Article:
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Throughout my high powered, executive, fast living lifestyle, I have been known to wander off the leather surfaced and Jack Daniels doused rock lifestyle highway and dabble with the sexually charged existence that is; “having a proper job”.


During these brief periods of mental imbalance, my meandering and bumbling attempts at functioning on a level that might provide some benefit to others was, on more than one occasion, inexplicably rewarded with promotion and managerial power. This usually involved demonstrating leadership, inspiration and moral guidance. I was really good at this sort of thing. No – really I was. There are several well documented CPS cases of me leading my young charges to a nearby bar for a ‘motivational interface’, inspiring them to ‘go around the world’ (think about it) and morally guiding at least one half of the ‘team’ on such matters as, oh – I don’t know; ‘should I leave my boyfriend’, just as a random and not really significant example.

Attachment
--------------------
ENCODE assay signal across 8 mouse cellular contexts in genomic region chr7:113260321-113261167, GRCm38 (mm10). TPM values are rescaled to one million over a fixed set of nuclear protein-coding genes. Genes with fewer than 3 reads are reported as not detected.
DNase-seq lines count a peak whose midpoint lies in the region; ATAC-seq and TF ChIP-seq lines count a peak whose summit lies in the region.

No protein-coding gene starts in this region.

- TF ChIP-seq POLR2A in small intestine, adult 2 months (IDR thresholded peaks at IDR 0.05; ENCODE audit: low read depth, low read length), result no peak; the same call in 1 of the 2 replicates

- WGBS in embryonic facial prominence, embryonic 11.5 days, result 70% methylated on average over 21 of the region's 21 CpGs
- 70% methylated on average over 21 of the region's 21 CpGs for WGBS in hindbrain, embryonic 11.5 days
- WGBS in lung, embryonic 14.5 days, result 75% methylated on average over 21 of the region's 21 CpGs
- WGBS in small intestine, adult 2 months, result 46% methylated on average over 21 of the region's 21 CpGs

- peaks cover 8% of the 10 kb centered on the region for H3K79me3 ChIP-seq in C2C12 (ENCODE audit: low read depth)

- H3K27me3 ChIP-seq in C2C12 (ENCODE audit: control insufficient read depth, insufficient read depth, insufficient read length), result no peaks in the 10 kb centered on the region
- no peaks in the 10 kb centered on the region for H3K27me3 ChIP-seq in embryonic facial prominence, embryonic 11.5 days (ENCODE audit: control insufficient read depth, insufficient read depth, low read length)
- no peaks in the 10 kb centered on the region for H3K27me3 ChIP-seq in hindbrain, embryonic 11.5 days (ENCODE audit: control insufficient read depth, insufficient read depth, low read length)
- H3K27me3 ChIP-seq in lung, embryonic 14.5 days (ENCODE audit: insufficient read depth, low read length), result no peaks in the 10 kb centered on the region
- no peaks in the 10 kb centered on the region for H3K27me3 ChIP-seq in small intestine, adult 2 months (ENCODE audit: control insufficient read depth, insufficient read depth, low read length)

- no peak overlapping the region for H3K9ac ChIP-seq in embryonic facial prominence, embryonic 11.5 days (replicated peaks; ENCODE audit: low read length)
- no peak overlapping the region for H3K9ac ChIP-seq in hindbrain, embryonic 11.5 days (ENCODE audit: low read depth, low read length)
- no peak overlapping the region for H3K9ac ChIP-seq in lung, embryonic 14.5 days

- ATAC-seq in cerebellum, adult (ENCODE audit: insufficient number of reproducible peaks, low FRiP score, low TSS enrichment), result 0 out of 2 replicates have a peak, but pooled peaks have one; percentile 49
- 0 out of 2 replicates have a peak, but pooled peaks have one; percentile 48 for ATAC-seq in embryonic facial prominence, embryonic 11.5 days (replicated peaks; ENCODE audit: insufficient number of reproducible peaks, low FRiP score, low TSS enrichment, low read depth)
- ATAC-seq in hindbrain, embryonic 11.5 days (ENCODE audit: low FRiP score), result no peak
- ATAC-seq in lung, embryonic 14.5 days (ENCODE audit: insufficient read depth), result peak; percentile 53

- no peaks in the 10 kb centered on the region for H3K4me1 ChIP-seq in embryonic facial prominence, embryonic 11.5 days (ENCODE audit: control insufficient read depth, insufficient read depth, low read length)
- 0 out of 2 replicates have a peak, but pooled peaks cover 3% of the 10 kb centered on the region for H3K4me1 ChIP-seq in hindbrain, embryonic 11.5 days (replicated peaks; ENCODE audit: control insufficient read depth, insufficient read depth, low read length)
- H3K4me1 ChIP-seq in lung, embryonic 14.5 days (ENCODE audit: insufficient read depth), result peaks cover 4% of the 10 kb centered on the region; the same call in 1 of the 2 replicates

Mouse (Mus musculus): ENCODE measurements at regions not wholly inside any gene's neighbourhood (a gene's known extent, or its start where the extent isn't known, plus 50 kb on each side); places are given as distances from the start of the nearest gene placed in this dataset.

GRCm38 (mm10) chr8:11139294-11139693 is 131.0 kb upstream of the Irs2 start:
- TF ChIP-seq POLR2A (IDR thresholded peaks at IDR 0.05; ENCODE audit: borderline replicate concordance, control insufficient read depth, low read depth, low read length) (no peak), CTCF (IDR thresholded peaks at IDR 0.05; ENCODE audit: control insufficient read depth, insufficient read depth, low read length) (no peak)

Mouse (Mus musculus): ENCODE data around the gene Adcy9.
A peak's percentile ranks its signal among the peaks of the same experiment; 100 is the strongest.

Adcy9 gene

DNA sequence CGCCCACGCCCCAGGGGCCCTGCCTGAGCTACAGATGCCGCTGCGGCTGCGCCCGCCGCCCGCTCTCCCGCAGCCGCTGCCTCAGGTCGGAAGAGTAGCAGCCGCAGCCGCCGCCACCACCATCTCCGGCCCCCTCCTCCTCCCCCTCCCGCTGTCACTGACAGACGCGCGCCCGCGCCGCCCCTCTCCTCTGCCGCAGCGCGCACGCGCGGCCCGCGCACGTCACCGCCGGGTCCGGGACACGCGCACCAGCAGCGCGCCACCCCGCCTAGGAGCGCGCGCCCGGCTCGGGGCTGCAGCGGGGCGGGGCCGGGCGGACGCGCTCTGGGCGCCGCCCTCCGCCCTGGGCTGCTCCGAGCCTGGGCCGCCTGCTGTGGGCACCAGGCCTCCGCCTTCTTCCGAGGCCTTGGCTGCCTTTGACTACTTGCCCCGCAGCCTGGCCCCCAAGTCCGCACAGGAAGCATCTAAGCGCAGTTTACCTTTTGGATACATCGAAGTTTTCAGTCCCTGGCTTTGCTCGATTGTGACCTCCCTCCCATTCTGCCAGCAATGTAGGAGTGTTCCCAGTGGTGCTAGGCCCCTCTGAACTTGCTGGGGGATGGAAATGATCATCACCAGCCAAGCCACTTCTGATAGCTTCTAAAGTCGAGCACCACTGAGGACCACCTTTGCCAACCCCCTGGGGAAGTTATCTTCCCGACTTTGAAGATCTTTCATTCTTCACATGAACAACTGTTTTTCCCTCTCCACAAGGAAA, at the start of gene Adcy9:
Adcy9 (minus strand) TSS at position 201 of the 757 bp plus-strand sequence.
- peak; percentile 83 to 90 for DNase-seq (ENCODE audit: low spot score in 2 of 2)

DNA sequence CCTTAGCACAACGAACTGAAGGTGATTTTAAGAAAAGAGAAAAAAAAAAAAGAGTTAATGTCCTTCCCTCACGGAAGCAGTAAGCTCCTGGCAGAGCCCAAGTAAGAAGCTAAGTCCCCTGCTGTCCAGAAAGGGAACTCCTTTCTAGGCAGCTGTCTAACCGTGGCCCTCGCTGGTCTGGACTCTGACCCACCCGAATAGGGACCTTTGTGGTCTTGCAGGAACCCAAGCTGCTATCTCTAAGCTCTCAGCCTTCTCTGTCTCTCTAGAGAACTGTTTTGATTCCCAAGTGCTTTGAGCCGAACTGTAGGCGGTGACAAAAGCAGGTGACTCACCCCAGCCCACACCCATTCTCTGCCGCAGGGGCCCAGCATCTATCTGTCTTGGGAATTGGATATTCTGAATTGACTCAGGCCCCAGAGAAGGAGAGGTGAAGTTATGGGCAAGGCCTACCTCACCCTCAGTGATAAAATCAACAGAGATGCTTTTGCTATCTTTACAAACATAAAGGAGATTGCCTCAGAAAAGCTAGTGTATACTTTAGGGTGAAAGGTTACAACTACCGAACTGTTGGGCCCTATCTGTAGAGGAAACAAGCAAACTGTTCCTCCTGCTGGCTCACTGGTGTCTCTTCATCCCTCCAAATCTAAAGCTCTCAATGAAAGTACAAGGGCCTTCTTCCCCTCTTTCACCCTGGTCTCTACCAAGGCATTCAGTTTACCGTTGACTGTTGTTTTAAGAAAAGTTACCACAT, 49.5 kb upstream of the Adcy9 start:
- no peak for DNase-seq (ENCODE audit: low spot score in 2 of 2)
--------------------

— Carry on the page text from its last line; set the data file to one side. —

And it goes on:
All was well and good, until of course some interfering unions or somebody or other starting asking awkward and frankly, very probing questions, but prior to the media frenzied court appearances, I was invited to the living torture that was ‘management development courses’. When I say ‘invited’, anyone who’s had the misfortune to be ‘invited’ to one of these pointless buzz-word-fests will know that the ‘invitation’ is usually at the behest of some corporate greasy-pole-ascending retard who is attempting convince the clueless golf playing descendants of Attila the Hun’s nastier big brothers at Director level that he’s ‘developing the essential synergy enhancement project’.